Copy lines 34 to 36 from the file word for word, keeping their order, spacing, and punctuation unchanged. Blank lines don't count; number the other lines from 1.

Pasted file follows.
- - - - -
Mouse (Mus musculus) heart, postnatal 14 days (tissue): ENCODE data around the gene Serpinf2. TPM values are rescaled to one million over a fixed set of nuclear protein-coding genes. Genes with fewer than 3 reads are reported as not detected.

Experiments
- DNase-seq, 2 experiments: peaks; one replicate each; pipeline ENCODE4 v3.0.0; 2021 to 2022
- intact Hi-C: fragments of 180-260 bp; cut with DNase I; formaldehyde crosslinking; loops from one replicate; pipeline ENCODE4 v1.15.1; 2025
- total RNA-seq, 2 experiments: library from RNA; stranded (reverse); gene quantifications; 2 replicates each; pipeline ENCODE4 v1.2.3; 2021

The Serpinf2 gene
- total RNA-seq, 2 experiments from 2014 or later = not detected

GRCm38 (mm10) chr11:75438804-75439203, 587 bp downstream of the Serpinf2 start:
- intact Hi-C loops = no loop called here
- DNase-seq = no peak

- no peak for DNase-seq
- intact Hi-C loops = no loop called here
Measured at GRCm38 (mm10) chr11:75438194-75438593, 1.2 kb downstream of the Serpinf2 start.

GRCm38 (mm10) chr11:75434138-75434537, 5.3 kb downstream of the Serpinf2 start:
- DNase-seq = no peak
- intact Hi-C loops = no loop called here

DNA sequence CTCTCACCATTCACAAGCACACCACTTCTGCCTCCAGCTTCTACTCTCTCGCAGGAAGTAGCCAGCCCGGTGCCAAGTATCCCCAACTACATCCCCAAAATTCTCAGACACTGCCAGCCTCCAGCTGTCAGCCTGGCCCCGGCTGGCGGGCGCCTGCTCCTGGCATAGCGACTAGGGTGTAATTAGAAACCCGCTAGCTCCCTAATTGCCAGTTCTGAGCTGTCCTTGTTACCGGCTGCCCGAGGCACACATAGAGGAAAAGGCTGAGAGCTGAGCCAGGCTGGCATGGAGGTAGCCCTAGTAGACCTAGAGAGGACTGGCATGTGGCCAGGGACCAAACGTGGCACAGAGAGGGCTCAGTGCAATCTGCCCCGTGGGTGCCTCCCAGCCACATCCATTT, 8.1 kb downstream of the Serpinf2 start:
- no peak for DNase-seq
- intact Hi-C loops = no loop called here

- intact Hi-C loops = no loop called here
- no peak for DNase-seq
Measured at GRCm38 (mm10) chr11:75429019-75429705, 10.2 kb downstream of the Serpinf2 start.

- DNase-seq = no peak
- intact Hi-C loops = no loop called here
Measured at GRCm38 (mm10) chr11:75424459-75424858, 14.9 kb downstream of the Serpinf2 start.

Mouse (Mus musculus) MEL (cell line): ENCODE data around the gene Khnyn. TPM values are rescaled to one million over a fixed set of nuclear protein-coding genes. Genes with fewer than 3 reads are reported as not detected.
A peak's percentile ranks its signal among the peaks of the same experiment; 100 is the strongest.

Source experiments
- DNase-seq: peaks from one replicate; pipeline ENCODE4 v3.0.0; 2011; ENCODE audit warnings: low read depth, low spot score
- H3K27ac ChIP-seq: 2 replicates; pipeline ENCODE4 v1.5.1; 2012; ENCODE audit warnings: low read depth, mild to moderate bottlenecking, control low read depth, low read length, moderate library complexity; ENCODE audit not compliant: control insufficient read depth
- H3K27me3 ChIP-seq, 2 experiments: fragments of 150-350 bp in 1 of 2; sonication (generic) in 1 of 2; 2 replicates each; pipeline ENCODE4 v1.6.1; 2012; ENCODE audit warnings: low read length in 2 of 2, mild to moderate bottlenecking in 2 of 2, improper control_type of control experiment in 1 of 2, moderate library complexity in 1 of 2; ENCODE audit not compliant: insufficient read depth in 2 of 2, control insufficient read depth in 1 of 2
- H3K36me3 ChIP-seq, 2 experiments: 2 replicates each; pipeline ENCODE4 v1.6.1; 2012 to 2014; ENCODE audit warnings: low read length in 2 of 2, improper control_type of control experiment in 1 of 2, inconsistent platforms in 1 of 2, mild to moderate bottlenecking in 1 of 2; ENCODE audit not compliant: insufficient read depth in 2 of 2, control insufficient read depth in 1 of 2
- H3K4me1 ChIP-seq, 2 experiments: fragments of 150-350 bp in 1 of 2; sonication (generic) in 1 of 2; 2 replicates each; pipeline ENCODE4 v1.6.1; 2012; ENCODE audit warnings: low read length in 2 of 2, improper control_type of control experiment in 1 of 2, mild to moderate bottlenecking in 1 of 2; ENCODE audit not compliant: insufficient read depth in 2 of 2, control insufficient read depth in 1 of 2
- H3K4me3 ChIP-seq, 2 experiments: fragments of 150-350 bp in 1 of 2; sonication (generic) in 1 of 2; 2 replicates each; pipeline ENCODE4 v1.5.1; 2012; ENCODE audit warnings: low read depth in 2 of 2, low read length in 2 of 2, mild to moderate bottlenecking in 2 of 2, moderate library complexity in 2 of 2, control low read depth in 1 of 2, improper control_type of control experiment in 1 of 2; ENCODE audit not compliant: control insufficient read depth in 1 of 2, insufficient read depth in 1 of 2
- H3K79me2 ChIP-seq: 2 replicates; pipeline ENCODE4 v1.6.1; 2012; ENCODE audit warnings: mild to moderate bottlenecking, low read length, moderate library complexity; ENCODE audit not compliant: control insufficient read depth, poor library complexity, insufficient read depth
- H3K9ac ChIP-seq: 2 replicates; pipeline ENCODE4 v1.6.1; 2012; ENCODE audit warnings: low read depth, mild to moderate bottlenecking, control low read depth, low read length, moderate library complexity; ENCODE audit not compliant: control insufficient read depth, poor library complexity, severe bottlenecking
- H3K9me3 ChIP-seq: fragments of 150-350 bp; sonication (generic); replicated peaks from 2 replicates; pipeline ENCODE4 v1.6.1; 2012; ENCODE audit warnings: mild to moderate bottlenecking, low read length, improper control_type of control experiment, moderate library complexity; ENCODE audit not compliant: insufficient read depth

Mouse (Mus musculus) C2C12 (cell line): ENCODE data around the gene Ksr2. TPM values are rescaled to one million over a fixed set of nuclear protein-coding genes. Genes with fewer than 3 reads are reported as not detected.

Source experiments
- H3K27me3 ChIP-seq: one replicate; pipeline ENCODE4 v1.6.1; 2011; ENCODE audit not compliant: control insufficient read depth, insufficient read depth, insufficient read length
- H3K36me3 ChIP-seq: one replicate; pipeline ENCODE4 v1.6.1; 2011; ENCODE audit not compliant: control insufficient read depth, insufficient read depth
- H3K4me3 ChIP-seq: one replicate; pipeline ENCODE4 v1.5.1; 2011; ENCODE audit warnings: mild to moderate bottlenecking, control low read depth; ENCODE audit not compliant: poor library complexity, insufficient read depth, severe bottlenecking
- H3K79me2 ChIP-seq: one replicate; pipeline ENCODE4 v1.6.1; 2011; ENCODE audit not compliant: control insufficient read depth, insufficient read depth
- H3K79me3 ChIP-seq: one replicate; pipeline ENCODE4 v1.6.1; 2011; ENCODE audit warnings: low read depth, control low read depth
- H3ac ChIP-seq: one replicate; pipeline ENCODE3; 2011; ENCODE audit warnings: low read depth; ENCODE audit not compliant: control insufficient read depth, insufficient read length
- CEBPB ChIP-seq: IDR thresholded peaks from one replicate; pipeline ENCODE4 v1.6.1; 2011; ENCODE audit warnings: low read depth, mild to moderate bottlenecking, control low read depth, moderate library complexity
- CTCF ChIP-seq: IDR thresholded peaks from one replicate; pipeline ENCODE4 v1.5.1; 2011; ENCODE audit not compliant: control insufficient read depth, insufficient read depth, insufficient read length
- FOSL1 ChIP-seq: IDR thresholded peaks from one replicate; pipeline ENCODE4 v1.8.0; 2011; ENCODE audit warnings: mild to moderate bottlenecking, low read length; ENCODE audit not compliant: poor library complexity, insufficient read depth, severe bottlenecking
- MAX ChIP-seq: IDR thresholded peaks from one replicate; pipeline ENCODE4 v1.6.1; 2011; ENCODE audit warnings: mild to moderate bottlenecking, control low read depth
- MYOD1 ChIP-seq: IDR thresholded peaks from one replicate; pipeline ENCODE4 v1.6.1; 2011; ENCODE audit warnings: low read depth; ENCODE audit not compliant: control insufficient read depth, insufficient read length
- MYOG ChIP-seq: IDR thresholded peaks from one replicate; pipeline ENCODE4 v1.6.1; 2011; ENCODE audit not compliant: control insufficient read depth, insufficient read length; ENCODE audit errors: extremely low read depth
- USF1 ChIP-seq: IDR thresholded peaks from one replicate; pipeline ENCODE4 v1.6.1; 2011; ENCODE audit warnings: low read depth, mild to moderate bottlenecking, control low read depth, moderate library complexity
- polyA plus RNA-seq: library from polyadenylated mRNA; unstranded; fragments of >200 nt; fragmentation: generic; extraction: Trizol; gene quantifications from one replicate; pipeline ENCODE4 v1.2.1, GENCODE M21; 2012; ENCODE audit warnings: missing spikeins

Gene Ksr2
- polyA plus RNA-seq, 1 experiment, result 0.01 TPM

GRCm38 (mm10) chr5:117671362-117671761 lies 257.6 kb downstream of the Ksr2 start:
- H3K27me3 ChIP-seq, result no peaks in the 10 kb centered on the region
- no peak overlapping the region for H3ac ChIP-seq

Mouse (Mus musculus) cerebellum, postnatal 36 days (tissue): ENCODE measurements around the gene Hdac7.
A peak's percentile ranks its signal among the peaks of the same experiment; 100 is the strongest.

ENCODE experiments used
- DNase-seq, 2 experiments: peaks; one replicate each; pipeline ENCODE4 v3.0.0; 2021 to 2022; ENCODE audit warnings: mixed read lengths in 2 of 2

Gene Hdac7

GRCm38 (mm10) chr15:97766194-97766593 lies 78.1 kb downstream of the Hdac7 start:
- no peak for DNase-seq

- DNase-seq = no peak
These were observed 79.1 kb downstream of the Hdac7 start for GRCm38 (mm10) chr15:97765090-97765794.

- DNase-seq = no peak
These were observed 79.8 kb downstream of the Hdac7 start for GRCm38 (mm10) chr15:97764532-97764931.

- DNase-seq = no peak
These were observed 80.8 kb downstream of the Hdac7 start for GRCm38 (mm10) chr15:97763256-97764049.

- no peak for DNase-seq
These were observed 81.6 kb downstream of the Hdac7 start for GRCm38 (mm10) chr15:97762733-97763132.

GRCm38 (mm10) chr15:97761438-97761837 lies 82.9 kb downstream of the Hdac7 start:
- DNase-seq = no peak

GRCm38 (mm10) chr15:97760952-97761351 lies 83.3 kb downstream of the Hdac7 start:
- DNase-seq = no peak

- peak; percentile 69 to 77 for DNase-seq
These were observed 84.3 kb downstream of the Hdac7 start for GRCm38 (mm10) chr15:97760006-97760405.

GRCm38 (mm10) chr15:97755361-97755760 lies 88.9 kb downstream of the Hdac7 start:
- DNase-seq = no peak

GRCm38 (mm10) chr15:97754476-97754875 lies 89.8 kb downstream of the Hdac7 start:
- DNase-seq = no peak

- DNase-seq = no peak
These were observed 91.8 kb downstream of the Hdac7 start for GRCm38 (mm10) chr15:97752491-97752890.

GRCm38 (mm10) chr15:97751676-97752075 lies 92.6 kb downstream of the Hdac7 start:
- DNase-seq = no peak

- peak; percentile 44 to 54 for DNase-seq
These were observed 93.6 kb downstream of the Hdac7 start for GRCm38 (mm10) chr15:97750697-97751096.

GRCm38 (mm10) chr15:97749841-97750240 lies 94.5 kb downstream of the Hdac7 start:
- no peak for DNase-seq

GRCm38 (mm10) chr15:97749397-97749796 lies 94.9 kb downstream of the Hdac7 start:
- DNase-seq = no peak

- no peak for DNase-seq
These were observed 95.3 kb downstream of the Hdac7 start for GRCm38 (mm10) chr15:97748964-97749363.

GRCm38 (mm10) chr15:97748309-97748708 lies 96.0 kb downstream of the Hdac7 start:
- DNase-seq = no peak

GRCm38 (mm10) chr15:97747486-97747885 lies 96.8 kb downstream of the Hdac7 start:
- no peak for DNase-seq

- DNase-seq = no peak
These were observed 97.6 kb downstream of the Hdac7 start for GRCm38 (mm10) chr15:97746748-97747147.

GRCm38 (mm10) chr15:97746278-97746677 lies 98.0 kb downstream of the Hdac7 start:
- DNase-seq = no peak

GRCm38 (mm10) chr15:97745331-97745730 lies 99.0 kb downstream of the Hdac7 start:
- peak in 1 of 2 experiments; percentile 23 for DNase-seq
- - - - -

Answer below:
- H3K4me3 ChIP-seq, 2 experiments: fragments of 150-350 bp in 1 of 2; sonication (generic) in 1 of 2; 2 replicates each; pipeline ENCODE4 v1.5.1; 2012; ENCODE audit warnings: low read depth in 2 of 2, low read length in 2 of 2, mild to moderate bottlenecking in 2 of 2, moderate library complexity in 2 of 2, control low read depth in 1 of 2, improper control_type of control experiment in 1 of 2; ENCODE audit not compliant: control insufficient read depth in 1 of 2, insufficient read depth in 1 of 2
- H3K79me2 ChIP-seq: 2 replicates; pipeline ENCODE4 v1.6.1; 2012; ENCODE audit warnings: mild to moderate bottlenecking, low read length, moderate library complexity; ENCODE audit not compliant: control insufficient read depth, poor library complexity, insufficient read depth
- H3K9ac ChIP-seq: 2 replicates; pipeline ENCODE4 v1.6.1; 2012; ENCODE audit warnings: low read depth, mild to moderate bottlenecking, control low read depth, low read length, moderate library complexity; ENCODE audit not compliant: control insufficient read depth, poor library complexity, severe bottlenecking